Sarah Palin's mysterious bus tour: 5 explanations
Sarah Palin is zipping around the Northeast in what looks like a campaign bus — though she insists this is no campaign. What exactly is she after?
Sarah Palin is once again confounding the press and the political world this week with her "One Nation" bus tour. The former governor has refused to release an itinerary, leaving reporters scrambling to keep up. Meanwhile, fellow pols are wondering whether Palin's unusual trip (which has included stops at Gettysburg, the Liberty Bell, and a New York pizza joint for a pie with Donald Trump) means she really will run for president — and worrying that she is stealing their media thunder. While Palin insists the bus tour's purpose is to call attention to historic sites, commentators are skeptical. Here, five alternate theories:
1. She's trying to stay relevantThe tour is meant to get Palin back in the spotlight, and rebuild her political standing. "This is a very well-orchestrated media hype that has created buzz well beyond the standard bus tour," says Republican strategist Ron Bonjean, as quoted by Reuters. "It's a huge branding exercise for Palin and her business model." She just wants to keep "the Palin name out there." Her dinner with The Donald on Tuesday served this agenda perfectly.
2. She's forcing the media to portray her as a patriot"Palin revels in end-running — or ignoring altogether — the mainstream media," says Chris Cillizza in The Washington Post. Palin is treating reporters "like paparazzi," says Brian Montopoli at CBS News. And by "playing hard to get," she has actually "made herself even more in demand," says Jon Ward at The Huffington Post. This way, she gets to attract coverage and still control the message, says Peter Grier in The Christian Science Monitor. And the images that have been coming out of the trip so far — Palin reading the Constitution, Palin at the Liberty Bell — may be her ultimate goal, positioning her as "the maybe-candidate most conversant with the nation's heritage."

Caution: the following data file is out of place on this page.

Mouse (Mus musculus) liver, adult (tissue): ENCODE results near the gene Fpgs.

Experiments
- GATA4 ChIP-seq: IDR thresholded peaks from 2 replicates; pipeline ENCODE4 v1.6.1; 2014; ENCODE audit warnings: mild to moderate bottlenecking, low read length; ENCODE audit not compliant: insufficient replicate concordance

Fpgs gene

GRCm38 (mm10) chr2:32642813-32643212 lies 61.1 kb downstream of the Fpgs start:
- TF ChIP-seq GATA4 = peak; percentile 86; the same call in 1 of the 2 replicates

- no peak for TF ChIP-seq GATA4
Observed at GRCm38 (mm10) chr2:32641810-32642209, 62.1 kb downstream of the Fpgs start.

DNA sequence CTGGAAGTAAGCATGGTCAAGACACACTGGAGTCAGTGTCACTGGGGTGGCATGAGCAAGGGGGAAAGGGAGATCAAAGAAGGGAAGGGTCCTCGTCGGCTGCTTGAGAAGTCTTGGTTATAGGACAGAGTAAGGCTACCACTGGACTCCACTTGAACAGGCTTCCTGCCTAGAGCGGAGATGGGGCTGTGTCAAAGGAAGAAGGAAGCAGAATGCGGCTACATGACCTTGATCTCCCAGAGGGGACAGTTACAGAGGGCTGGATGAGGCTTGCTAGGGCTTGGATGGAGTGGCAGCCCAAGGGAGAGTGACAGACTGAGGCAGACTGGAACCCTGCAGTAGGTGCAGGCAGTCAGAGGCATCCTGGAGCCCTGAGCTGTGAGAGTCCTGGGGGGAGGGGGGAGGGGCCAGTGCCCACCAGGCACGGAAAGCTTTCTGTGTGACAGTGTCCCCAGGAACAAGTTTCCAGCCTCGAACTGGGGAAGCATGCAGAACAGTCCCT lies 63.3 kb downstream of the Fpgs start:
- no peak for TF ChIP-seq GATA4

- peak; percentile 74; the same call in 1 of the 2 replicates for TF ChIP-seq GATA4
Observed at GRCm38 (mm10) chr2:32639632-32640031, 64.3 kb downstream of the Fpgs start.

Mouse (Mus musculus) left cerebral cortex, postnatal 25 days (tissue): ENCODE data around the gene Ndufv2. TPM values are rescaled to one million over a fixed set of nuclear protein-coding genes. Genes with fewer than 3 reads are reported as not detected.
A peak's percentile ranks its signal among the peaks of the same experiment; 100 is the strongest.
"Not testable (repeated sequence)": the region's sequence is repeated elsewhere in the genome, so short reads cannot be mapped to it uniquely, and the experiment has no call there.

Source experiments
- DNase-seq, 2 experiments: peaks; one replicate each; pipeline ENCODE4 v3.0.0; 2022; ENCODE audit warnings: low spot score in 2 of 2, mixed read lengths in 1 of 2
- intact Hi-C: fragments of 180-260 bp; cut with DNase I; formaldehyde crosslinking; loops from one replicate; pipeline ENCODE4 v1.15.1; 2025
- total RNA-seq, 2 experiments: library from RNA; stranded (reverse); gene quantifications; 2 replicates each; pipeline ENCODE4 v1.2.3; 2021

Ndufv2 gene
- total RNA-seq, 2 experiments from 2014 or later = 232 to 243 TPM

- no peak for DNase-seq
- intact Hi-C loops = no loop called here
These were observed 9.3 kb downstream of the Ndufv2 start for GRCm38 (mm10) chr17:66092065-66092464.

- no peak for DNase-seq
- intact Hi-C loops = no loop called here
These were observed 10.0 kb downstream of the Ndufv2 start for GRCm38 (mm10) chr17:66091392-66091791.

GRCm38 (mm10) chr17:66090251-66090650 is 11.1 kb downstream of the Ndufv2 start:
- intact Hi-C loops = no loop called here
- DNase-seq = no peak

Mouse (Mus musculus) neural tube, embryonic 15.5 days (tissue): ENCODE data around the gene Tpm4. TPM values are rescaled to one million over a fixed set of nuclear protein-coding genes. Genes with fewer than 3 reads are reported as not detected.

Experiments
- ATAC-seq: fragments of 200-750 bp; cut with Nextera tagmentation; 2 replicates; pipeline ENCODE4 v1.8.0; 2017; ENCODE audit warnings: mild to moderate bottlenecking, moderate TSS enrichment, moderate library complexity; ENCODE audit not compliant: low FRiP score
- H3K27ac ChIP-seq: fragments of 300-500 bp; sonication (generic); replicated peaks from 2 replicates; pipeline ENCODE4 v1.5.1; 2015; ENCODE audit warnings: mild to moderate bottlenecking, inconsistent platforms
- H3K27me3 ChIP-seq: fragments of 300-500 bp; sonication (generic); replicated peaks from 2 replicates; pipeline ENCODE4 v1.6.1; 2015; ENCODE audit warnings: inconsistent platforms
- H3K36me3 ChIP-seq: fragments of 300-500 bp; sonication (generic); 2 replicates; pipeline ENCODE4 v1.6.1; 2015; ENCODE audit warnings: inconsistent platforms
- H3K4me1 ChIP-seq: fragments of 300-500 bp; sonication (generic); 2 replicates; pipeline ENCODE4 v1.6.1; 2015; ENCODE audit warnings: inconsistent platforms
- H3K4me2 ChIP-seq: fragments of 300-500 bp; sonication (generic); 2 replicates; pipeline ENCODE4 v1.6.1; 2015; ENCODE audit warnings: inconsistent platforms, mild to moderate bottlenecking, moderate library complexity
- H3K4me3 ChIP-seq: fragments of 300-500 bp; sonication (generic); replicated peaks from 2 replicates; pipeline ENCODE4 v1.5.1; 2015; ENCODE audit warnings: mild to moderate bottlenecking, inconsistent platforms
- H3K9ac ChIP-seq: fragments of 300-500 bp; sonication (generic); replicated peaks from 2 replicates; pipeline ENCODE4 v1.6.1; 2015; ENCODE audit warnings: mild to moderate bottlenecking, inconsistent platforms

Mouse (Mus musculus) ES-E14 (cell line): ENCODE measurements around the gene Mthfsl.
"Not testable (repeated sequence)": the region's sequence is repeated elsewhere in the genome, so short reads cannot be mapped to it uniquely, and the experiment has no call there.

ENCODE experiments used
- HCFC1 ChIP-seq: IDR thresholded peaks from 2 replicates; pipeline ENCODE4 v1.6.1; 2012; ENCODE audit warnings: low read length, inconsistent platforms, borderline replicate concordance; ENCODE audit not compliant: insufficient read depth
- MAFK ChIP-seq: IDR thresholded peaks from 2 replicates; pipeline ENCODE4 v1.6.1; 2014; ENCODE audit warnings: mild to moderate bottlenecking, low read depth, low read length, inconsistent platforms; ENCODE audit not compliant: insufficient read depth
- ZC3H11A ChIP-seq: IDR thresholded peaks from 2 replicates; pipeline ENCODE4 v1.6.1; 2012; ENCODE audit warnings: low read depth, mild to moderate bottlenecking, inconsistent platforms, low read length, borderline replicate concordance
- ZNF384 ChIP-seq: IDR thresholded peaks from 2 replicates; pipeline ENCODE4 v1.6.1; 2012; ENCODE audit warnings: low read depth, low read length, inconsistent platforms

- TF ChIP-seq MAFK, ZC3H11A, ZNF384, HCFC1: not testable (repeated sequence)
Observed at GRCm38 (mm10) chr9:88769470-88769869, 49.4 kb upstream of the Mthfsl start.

3. She's raising money"Besides name recognition and buzz, money is the key way Palin can exercise her influence," says Ward at The Huffington Post. Palin has used the website of her political action committee to promote this trip, rather than her Facebook or Twitter accounts — and she began asking for donations on the site the day she launched her tour. Even if she doesn't run herself, building up a war chest "will help her remain a power player" in GOP politics, and let her reward her allies and boost up-and-comers she favors.
4. She's feeling out a presidential bidPalin's "road trip was designed as a test run to find out whether she can execute a decidedly unconventional campaign game plan," says Scott Conroy at RealClearPolitics. Palin's biggest concern about a run for the White House "was whether it would be logistically feasible" for her and her family to be on the road so much. She'll soon have her answer.
5. She's as confused as the rest of usIt would be nice "if Palin at least let people know whether she was leading them into the desert, or off of a cliff," says Amy Davidson in The New Yorker. But so far, "there's really no evidence at all that she has a plan," says Ben Smith at Politico. And there's no reason why Palin's every move and statement should "get covered and parsed like the Talmud." These are simply "the offhand remarks of someone doing this on the fly."